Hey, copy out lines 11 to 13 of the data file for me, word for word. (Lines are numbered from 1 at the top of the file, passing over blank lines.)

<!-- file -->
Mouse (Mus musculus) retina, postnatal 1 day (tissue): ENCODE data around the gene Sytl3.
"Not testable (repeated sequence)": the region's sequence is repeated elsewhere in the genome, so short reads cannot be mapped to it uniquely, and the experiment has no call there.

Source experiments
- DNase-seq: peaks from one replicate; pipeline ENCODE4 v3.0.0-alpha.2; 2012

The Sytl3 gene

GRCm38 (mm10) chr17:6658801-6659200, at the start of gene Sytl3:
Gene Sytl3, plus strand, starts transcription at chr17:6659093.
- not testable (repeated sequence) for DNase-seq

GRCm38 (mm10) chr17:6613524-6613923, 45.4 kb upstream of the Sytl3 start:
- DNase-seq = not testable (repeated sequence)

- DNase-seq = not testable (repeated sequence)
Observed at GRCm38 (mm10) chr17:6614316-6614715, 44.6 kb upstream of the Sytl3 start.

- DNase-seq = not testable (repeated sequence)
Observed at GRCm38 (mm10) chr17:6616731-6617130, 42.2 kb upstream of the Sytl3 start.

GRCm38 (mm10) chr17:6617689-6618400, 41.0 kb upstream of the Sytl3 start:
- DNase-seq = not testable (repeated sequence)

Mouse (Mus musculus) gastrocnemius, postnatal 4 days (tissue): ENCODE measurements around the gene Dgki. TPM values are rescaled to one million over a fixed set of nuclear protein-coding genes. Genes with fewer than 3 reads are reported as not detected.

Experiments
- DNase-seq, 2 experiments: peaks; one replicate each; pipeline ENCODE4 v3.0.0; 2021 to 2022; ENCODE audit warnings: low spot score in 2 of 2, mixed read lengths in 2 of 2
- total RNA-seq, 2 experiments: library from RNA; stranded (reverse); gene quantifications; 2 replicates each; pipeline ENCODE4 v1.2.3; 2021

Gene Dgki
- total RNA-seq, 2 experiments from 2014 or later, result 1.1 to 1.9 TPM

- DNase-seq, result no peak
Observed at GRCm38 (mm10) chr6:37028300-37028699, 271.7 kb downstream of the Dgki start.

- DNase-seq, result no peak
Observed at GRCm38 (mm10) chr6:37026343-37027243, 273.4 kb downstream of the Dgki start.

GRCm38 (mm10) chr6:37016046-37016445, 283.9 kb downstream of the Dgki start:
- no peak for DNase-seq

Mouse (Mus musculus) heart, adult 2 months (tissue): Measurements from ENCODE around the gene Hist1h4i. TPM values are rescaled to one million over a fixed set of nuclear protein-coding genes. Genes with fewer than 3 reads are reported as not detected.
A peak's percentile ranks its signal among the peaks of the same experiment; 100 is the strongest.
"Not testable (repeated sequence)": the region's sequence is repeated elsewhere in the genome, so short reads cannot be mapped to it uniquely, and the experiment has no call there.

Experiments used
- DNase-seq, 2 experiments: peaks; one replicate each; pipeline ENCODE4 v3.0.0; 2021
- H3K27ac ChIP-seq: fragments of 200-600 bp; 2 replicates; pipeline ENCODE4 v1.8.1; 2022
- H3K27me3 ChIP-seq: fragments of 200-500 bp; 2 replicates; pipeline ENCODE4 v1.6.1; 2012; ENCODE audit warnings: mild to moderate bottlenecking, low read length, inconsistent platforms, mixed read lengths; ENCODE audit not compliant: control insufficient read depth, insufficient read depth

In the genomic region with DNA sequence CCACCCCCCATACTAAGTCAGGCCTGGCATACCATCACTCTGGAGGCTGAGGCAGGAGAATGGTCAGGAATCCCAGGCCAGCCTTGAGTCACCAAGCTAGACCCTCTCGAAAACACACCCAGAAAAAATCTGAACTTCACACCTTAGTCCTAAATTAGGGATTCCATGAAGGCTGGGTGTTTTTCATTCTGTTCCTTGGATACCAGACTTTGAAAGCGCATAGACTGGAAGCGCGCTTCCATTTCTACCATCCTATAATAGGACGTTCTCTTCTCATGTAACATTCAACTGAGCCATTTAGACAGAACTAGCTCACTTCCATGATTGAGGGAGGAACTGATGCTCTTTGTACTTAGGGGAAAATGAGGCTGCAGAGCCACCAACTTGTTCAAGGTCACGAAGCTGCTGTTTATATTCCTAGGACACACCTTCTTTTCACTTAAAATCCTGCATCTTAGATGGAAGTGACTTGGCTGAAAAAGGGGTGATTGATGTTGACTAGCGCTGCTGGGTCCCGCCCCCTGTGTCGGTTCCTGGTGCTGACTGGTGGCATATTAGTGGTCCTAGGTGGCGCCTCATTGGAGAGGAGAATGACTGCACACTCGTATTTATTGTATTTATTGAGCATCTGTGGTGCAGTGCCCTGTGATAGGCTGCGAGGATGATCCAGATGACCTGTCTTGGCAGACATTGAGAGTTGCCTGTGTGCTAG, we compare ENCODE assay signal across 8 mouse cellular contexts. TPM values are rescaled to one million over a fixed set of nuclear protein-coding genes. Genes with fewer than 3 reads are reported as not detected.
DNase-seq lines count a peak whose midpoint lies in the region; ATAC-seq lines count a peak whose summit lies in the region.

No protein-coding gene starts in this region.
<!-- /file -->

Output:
- DNase-seq = not testable (repeated sequence)
Observed at GRCm38 (mm10) chr17:6614316-6614715, 44.6 kb upstream of the Sytl3 start.

- DNase-seq = not testable (repeated sequence)